**[0285]**Implementations of the various techniques described herein may be implemented in digital electronic circuitry, or in computer hardware, firmware, software, or in combinations of them. Implementations may implemented as a computer program product, i.e., a computer program tangibly embodied in an information carrier, e.g., in a machine usable or machine readable storage device (e.g., a magnetic or digital medium such as a Universal Serial Bus (USB) storage device, a tape, hard disk drive, compact disk, digital video disk (DVD), etc.) or in a propagated signal, for execution by, or to control the operation of, data processing apparatus, e.g., a programmable processor, a computer, or multiple computers. A computer program, such as the computer program(s) described above, can be written in any form of programming language, including compiled or interpreted languages, and can be deployed in any form, including as a stand alone program or as a module, component, subroutine, or other unit suitable for use in a computing environment. A computer program that might implement the techniques discussed above may be deployed to be executed on one computer or on multiple computers at one site or distributed across multiple sites and interconnected by a communication network.

**[0286]**Method steps may be performed by one or more programmable processors executing a computer program to perform functions by operating on input data and generating output. The one or more programmable processors may execute instructions in parallel, and/or may be arranged in a distributed configuration for distributed processing. Method steps also may be performed by, and an apparatus may be implemented as, special purpose logic circuitry, e.g., an FPGA (field programmable gate array) or an ASIC (application specific integrated circuit).

**[0287]**Processors suitable for the execution of a computer program include, by way of example, both general and special purpose microprocessors, and any one or more processors of any kind of digital computer. Generally, a processor will receive instructions and data from a read only memory or a random access memory or both. Elements of a computer may include at least one processor for executing instructions and one or more memory devices for storing instructions and data. Generally, a computer also may include, or be operatively coupled to receive data from or transfer data to, or both, one or more mass storage devices for storing data, e.g., magnetic, magneto optical disks, or optical disks. Information carriers suitable for embodying computer program instructions and data include all forms of non volatile memory, including by way of example semiconductor memory devices, e.g., EPROM, EEPROM, and flash memory devices; magnetic disks, e.g., internal hard disks or removable disks; magneto optical disks; and CD ROM and DVD-ROM disks. The processor and the memory may be supplemented by, or incorporated in special purpose logic circuitry.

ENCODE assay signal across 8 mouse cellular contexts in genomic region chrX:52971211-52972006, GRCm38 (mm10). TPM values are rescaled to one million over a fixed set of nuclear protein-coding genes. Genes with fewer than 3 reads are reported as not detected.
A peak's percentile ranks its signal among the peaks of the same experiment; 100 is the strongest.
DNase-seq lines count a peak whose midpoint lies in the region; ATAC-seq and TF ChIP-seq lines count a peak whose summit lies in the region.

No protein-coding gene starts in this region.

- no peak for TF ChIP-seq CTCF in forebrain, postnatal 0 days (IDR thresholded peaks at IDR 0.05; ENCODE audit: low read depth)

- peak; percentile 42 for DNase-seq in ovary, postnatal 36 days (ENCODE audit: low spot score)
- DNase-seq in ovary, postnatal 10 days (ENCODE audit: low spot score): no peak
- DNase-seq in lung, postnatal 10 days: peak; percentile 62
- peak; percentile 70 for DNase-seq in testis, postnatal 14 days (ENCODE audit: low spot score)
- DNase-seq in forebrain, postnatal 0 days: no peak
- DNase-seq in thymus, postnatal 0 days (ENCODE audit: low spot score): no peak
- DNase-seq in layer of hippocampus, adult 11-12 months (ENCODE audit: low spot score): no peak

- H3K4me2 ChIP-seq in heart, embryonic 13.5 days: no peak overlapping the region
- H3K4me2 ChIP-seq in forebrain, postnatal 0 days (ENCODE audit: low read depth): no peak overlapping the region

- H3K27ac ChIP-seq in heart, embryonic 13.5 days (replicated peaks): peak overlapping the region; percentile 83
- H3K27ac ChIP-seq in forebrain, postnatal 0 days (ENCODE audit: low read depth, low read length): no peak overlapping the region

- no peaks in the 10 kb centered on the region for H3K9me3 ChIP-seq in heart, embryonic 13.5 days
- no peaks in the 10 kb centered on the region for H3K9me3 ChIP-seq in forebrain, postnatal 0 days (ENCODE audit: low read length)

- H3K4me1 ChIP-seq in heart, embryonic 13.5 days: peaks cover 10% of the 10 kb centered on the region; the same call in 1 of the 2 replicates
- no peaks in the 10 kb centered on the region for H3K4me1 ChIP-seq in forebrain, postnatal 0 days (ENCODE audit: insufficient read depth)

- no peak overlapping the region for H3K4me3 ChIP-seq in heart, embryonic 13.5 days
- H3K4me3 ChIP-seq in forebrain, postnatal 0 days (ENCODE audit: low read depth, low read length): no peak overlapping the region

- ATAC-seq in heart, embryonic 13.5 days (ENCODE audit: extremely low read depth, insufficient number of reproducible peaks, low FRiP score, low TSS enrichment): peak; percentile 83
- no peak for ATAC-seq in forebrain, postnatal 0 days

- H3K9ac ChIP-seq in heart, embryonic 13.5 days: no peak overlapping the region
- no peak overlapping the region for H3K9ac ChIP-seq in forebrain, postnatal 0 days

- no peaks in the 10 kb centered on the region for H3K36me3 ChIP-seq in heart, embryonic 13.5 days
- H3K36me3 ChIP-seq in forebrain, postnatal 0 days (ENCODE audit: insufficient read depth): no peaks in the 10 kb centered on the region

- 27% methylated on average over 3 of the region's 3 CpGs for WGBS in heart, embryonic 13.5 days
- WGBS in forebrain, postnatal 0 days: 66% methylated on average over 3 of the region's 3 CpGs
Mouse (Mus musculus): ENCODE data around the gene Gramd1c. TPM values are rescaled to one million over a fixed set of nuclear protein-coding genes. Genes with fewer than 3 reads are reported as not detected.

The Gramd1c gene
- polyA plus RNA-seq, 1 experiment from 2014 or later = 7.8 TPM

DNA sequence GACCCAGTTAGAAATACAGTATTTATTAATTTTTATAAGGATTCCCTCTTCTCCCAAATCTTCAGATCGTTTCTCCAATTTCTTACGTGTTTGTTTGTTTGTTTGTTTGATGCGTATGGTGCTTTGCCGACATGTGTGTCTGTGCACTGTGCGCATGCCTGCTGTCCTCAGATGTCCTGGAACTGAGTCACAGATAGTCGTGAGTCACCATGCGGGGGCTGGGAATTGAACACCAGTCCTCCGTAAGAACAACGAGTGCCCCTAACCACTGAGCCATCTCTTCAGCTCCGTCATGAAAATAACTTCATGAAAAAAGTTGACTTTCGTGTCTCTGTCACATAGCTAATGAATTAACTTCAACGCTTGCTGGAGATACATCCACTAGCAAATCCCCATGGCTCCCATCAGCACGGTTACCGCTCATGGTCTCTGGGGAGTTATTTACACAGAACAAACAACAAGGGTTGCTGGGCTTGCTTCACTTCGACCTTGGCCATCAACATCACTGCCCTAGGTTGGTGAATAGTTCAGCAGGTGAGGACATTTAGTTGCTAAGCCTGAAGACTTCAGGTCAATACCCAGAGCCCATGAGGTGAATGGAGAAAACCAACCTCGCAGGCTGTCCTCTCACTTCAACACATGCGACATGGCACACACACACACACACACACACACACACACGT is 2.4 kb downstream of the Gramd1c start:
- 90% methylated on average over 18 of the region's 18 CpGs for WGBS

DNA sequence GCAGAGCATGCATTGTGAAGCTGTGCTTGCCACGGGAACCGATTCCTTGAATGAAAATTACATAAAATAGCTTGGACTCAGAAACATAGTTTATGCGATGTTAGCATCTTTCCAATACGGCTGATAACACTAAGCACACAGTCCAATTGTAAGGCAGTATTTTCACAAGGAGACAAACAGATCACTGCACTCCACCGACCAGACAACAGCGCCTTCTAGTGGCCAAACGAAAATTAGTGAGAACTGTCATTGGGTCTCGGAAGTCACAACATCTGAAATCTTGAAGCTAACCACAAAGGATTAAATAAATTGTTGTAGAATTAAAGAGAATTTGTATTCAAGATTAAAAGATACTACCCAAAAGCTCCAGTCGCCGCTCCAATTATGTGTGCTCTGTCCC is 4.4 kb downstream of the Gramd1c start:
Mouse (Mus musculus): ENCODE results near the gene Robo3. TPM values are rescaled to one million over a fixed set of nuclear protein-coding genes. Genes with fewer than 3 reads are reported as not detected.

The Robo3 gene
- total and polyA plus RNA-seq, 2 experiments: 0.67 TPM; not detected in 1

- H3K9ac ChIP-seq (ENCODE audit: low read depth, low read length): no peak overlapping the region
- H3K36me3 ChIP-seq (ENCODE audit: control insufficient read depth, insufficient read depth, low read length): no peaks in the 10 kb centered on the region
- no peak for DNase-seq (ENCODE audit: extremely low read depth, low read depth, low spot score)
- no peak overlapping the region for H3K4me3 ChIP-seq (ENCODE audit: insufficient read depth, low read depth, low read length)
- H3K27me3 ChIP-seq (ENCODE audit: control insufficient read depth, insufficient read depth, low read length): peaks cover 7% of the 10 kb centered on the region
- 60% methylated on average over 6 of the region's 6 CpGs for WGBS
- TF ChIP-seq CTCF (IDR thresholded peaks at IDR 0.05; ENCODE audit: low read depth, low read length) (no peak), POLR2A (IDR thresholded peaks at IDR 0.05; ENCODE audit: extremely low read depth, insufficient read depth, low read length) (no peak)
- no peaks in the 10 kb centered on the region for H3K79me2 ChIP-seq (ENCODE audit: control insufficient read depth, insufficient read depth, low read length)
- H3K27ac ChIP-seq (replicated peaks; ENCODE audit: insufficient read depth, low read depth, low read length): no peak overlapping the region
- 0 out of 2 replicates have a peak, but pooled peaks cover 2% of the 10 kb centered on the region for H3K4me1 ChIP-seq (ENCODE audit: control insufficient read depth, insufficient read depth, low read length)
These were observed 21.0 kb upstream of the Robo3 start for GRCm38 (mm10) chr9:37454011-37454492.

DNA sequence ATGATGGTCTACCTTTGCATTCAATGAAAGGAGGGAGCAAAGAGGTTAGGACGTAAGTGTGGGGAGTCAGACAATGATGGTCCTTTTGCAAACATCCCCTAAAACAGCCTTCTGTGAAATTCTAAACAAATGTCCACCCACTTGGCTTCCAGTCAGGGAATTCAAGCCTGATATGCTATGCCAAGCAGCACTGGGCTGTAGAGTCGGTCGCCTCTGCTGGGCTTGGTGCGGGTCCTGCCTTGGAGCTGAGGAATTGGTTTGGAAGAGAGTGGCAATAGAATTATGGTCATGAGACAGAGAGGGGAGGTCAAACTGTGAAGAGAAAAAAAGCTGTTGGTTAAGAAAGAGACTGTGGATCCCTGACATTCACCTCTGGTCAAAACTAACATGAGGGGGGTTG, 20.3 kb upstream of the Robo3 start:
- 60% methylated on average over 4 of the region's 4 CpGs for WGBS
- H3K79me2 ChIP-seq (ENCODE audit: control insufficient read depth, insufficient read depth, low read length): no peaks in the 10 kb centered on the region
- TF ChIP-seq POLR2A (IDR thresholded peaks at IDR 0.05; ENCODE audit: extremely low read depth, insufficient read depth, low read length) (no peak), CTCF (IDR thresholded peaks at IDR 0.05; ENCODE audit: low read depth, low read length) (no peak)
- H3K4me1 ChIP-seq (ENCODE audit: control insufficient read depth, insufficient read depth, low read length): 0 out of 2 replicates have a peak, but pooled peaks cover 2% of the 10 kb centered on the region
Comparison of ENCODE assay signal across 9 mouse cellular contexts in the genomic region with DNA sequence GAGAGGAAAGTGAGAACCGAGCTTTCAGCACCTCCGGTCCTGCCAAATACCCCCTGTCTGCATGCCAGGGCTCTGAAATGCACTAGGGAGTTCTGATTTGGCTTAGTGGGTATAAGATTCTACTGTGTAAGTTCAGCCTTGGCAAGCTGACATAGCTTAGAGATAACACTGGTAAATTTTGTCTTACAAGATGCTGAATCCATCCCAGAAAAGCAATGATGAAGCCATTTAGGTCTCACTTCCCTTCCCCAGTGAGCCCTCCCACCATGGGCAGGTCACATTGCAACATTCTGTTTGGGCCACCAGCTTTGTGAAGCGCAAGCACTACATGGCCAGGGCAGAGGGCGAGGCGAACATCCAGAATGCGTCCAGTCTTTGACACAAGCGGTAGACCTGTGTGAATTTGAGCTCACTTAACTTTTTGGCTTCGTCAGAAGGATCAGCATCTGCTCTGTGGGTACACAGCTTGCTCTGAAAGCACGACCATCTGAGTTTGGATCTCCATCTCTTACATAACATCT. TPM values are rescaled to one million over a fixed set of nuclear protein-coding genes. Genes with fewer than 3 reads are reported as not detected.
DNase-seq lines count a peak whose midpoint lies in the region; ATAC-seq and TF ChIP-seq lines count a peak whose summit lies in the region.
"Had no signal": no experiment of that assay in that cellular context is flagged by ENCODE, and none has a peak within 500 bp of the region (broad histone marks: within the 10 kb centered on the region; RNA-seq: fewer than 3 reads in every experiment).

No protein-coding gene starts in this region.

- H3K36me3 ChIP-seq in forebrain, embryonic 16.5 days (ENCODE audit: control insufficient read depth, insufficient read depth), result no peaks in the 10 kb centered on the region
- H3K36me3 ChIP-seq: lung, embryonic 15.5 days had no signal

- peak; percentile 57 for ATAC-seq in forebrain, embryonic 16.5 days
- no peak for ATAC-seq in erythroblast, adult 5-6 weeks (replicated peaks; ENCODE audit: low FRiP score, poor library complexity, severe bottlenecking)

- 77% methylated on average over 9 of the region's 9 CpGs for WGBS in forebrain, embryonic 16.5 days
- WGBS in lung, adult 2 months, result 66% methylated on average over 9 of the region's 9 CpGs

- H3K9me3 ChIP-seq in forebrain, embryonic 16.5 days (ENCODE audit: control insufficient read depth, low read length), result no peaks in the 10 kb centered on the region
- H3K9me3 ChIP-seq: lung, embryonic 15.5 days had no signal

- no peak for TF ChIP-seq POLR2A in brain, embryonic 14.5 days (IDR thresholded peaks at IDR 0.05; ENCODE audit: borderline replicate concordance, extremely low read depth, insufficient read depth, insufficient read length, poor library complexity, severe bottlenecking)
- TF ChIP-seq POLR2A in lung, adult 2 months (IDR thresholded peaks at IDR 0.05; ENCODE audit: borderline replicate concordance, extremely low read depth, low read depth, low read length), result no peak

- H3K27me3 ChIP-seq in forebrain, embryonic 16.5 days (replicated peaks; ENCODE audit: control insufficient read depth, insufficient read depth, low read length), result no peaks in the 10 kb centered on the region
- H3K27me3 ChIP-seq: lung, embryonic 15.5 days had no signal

**[0288]**To provide for interaction with a user, implementations may be implemented on a computer having a display device, e.g., a cathode ray tube (CRT) or liquid crystal display (LCD) monitor, for displaying information to the user and a keyboard and a pointing device, e.g., a mouse or a trackball, by which the user can provide input to the computer. Other kinds of devices can be used to provide for interaction with a user as well; for example, feedback provided to the user can be any form of sensory feedback, e.g., visual feedback, auditory feedback, or tactile feedback; and input from the user can be received in any form, including acoustic, speech, or tactile input.

**[0289]**Implementations may be implemented in a computing system that includes a back end component, e.g., as a data server, or that includes a middleware component, e.g., an application server, or that includes a front end component, e.g., a client computer having a graphical user interface or a Web browser through which a user can interact with an implementation, or any combination of such back end, middleware, or front end components. Components may be interconnected by any form or medium of digital data communication, e.g., a communication network. Examples of communication networks include a local area network (LAN) and a wide area network (WAN), e.g., the Internet.

**[0290]**Although the subject matter has been described in language specific to structural features and/or methodological acts, it is to be understood that the subject matter defined in the appended claims is not necessarily limited to the specific features or acts described above. Rather, the specific features and acts described above are disclosed as example forms of implementing the claims. While certain features of the described implementations have been illustrated as described herein, many modifications, substitutions, changes and equivalents will now occur to those skilled in the art. It is, therefore, to be understood that the appended claims are intended to cover all such modifications and changes as fall within the scope of the embodiments.